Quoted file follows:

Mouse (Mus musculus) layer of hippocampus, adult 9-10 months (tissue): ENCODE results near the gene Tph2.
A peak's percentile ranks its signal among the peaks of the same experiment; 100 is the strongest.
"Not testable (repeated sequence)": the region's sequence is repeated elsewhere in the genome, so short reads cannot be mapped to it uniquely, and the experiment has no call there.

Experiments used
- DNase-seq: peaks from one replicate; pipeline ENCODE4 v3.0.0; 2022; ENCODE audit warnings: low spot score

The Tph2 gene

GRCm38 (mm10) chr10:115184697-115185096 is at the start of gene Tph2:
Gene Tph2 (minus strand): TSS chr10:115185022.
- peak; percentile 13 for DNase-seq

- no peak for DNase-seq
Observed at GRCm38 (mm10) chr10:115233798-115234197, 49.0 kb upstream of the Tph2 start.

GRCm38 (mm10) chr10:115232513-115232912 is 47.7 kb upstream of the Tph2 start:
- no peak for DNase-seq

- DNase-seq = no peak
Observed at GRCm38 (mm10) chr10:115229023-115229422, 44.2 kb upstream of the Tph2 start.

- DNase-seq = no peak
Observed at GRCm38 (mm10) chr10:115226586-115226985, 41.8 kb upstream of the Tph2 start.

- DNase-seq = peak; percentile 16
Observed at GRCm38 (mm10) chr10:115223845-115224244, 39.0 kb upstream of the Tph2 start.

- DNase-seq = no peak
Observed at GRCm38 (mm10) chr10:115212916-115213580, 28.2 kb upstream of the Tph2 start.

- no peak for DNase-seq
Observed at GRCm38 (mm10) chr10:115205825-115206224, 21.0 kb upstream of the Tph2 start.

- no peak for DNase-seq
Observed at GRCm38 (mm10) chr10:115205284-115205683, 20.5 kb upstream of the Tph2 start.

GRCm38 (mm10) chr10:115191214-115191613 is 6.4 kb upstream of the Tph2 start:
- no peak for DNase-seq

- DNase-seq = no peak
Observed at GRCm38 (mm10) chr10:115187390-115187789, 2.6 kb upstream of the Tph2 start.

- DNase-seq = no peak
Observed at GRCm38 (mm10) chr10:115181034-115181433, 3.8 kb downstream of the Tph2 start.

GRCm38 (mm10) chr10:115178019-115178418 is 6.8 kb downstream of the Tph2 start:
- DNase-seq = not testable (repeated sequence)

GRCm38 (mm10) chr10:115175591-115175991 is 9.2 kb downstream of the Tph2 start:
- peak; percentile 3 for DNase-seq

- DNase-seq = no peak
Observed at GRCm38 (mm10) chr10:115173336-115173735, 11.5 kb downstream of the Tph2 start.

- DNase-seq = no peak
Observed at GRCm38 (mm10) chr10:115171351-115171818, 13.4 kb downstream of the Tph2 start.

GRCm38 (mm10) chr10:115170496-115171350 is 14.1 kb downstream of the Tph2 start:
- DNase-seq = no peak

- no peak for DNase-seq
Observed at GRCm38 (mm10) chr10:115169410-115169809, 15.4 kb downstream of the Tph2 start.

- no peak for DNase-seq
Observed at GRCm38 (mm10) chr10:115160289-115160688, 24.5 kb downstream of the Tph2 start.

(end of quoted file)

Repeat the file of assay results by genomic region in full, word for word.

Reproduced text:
Mouse (Mus musculus) layer of hippocampus, adult 9-10 months (tissue): ENCODE results near the gene Tph2.
A peak's percentile ranks its signal among the peaks of the same experiment; 100 is the strongest.
"Not testable (repeated sequence)": the region's sequence is repeated elsewhere in the genome, so short reads cannot be mapped to it uniquely, and the experiment has no call there.

Experiments used
- DNase-seq: peaks from one replicate; pipeline ENCODE4 v3.0.0; 2022; ENCODE audit warnings: low spot score

The Tph2 gene

GRCm38 (mm10) chr10:115184697-115185096 is at the start of gene Tph2:
Gene Tph2 (minus strand): TSS chr10:115185022.
- peak; percentile 13 for DNase-seq

- no peak for DNase-seq
Observed at GRCm38 (mm10) chr10:115233798-115234197, 49.0 kb upstream of the Tph2 start.

GRCm38 (mm10) chr10:115232513-115232912 is 47.7 kb upstream of the Tph2 start:
- no peak for DNase-seq

- DNase-seq = no peak
Observed at GRCm38 (mm10) chr10:115229023-115229422, 44.2 kb upstream of the Tph2 start.

- DNase-seq = no peak
Observed at GRCm38 (mm10) chr10:115226586-115226985, 41.8 kb upstream of the Tph2 start.

- DNase-seq = peak; percentile 16
Observed at GRCm38 (mm10) chr10:115223845-115224244, 39.0 kb upstream of the Tph2 start.

- DNase-seq = no peak
Observed at GRCm38 (mm10) chr10:115212916-115213580, 28.2 kb upstream of the Tph2 start.

- no peak for DNase-seq
Observed at GRCm38 (mm10) chr10:115205825-115206224, 21.0 kb upstream of the Tph2 start.

- no peak for DNase-seq
Observed at GRCm38 (mm10) chr10:115205284-115205683, 20.5 kb upstream of the Tph2 start.

GRCm38 (mm10) chr10:115191214-115191613 is 6.4 kb upstream of the Tph2 start:
- no peak for DNase-seq

- DNase-seq = no peak
Observed at GRCm38 (mm10) chr10:115187390-115187789, 2.6 kb upstream of the Tph2 start.

- DNase-seq = no peak
Observed at GRCm38 (mm10) chr10:115181034-115181433, 3.8 kb downstream of the Tph2 start.

GRCm38 (mm10) chr10:115178019-115178418 is 6.8 kb downstream of the Tph2 start:
- DNase-seq = not testable (repeated sequence)

GRCm38 (mm10) chr10:115175591-115175991 is 9.2 kb downstream of the Tph2 start:
- peak; percentile 3 for DNase-seq

- DNase-seq = no peak
Observed at GRCm38 (mm10) chr10:115173336-115173735, 11.5 kb downstream of the Tph2 start.

- DNase-seq = no peak
Observed at GRCm38 (mm10) chr10:115171351-115171818, 13.4 kb downstream of the Tph2 start.

GRCm38 (mm10) chr10:115170496-115171350 is 14.1 kb downstream of the Tph2 start:
- DNase-seq = no peak

- no peak for DNase-seq
Observed at GRCm38 (mm10) chr10:115169410-115169809, 15.4 kb downstream of the Tph2 start.

- no peak for DNase-seq
Observed at GRCm38 (mm10) chr10:115160289-115160688, 24.5 kb downstream of the Tph2 start.